Saturday, April 22, 2006

Horror of Dracula

Yes, while you're using your Netflix membership to get obscure black and white European movies with subtitles, I'm wallowing in trash. But for some reason I just felt a need to see Horror of Dracula again. It's one of the best-known of the Hammer horror movies, and for good reason. Christopher Lee is great as Dracula, the best ever in my opinion. And Peter Cushing is the definitive Van Helsing. (We won't even speak of Hugh Jackman.) The Victorian period detail is superb, the score is rousing, and the color photography is wonderful. What more could you want?

Oh. The story. Well, let's face it: the plot has undergone some radical changes from Stoker's book. That's okay. The spirit remains. And while I was bothered by a couple of little inconsistencies, they didn't bother Judy at all. So why complain?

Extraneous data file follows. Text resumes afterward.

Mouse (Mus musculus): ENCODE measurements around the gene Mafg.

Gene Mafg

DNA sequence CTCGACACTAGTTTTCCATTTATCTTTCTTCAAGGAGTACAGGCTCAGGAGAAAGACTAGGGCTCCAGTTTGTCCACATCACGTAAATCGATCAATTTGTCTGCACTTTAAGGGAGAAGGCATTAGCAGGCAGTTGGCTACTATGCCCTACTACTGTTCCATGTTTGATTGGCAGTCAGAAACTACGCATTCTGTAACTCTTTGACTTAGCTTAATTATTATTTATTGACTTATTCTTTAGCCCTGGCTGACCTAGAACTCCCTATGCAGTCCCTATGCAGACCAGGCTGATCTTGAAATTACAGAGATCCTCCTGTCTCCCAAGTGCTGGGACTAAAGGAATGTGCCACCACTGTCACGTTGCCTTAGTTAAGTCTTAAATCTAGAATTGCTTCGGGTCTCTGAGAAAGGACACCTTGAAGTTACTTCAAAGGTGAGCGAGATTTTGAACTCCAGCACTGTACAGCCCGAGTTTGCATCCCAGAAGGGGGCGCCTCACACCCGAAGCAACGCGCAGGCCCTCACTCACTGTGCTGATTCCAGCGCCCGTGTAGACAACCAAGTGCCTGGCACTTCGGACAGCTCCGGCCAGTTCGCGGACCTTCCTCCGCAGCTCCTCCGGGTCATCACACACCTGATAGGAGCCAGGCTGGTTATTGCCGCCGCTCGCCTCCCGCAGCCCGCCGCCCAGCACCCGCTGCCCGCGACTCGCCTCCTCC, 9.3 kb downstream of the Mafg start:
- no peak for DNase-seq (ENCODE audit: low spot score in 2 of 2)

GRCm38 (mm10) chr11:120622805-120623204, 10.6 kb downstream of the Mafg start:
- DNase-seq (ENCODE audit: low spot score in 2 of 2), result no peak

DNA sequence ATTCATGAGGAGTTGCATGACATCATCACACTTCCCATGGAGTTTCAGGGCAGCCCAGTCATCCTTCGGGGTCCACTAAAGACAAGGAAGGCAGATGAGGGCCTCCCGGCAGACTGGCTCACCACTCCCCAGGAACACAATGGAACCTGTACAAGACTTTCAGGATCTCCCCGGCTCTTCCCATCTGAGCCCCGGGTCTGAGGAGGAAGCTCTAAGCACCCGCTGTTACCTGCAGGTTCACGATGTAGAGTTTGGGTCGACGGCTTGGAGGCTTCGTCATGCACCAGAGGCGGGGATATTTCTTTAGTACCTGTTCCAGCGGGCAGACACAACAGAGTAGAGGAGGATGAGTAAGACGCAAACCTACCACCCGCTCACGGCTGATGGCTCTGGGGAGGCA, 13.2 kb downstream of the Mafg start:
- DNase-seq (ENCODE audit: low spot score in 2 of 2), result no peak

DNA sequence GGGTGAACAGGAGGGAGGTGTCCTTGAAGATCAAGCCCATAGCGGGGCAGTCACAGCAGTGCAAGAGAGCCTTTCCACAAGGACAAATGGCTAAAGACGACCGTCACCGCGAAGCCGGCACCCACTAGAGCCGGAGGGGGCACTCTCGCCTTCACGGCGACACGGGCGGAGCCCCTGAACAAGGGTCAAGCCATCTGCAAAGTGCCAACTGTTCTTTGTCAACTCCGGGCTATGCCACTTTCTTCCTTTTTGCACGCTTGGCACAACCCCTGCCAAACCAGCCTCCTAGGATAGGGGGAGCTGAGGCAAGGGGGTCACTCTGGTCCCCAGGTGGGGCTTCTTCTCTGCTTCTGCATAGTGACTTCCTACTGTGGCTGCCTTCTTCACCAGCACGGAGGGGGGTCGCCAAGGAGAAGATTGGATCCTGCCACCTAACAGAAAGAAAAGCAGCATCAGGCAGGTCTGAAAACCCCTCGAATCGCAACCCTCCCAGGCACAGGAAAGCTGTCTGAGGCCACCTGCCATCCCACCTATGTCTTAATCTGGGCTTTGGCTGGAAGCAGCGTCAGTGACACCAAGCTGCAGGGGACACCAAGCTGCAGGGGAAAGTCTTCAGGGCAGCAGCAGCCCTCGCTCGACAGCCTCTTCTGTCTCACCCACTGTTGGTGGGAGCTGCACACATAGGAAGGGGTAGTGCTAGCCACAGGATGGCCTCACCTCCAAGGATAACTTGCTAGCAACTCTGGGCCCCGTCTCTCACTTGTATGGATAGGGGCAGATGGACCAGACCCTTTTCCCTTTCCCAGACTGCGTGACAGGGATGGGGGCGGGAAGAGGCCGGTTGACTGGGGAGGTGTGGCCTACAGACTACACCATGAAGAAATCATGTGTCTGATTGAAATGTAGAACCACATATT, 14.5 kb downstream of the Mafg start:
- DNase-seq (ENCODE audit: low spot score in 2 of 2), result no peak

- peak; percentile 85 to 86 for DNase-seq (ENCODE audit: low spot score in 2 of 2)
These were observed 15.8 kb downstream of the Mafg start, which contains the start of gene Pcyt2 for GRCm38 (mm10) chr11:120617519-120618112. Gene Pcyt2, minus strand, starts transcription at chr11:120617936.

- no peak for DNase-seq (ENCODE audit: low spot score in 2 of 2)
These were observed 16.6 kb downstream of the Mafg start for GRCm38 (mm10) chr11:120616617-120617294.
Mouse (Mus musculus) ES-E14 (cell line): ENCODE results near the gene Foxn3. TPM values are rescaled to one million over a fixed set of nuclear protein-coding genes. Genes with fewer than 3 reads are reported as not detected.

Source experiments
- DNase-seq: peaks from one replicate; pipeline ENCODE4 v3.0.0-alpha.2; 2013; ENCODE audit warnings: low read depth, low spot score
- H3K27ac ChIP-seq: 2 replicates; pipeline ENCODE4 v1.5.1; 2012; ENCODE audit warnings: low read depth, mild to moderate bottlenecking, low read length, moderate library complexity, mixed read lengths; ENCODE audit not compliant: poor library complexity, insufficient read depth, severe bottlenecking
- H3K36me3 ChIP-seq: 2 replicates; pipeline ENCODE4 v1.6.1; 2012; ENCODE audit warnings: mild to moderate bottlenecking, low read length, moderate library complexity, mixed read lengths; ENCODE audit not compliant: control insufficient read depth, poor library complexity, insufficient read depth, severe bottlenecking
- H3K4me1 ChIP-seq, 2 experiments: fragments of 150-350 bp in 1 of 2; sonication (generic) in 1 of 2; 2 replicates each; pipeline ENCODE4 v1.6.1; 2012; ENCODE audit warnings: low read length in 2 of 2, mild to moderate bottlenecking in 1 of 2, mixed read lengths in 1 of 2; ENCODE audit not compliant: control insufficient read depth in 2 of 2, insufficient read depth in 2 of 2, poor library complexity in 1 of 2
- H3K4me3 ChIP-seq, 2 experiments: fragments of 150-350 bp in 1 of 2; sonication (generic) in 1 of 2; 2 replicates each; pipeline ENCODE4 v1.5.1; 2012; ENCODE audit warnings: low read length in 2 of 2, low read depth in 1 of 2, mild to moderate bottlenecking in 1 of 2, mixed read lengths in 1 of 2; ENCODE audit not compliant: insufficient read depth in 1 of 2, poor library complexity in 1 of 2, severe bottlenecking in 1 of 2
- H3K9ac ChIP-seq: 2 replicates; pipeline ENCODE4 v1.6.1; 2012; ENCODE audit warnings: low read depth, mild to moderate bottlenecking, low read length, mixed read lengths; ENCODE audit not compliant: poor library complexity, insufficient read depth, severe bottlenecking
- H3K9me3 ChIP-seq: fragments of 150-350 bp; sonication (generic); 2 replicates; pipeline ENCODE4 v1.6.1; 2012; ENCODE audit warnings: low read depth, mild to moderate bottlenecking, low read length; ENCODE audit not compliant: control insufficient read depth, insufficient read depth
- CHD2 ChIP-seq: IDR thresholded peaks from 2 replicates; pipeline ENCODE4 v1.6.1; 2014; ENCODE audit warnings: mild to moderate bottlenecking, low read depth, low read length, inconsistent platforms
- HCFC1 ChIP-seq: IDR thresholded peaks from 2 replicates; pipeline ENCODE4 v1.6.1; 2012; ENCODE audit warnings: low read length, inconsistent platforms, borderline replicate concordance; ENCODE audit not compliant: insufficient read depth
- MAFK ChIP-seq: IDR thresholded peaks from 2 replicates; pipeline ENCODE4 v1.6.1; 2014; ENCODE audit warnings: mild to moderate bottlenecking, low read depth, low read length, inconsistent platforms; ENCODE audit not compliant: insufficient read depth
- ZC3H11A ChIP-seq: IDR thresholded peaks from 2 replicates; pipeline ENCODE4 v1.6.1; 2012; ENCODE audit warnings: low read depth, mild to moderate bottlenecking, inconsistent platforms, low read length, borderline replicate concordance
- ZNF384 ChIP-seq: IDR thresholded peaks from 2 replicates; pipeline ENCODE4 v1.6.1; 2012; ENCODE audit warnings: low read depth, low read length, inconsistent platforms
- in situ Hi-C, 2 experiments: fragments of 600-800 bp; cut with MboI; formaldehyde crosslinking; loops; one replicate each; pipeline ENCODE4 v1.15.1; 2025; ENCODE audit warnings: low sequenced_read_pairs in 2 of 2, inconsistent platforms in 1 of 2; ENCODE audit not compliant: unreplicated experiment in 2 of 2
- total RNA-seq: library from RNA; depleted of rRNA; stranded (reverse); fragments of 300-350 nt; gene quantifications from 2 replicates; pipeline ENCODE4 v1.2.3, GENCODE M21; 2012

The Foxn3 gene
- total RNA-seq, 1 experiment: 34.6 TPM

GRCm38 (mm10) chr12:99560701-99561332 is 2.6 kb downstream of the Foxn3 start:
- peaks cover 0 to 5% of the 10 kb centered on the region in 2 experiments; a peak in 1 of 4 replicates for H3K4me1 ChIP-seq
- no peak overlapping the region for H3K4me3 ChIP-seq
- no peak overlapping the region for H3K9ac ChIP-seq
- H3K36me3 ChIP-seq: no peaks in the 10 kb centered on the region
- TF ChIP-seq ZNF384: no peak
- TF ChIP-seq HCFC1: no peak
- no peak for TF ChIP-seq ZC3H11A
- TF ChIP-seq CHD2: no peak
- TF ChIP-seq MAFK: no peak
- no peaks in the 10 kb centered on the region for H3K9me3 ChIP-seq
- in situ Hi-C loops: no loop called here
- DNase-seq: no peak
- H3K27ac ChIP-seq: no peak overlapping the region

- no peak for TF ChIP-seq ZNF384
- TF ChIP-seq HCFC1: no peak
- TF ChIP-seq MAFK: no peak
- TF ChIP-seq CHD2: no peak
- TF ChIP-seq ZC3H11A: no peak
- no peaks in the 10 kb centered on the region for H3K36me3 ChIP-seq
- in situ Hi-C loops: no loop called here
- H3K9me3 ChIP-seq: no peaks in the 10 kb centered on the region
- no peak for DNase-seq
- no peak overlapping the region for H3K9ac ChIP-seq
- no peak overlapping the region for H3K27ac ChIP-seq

While Horror of Dracula was considered ground-breakingly gory when it first appeared (1958), I think current audiences for horror movies would find it bland. There's really very little blood, and the director never goes for the gross-out scene. It's all rather tasteful, which I think works in the movie's favor. Take a look at the looks on the faces of those sexually repressed Victorian women when Dracula approaches. That's really all you need. Anything else would be overkill, so to speak. Check it out.

Friday, April 21, 2006


Todd Mason has alerted me to MooTube. Toward the end of his life, my father developed an interest in Texas Longhorn cattle and bought a few for his ranch. My brother still has some of them on the property.

(Wallis, TX; April 20, 2006) — Joining the stampede to create new content platforms, PBS today announced the launch of, the first 24/7 inside look at the daily life of Texas Longhorn cattle. Beginning April 20th, visitors to the site will get an exclusive, bovine’s-eye-view, as wireless cow-cams, attached to the Longhorns’ collars, reveal the day-to-day intrigues of life on the range.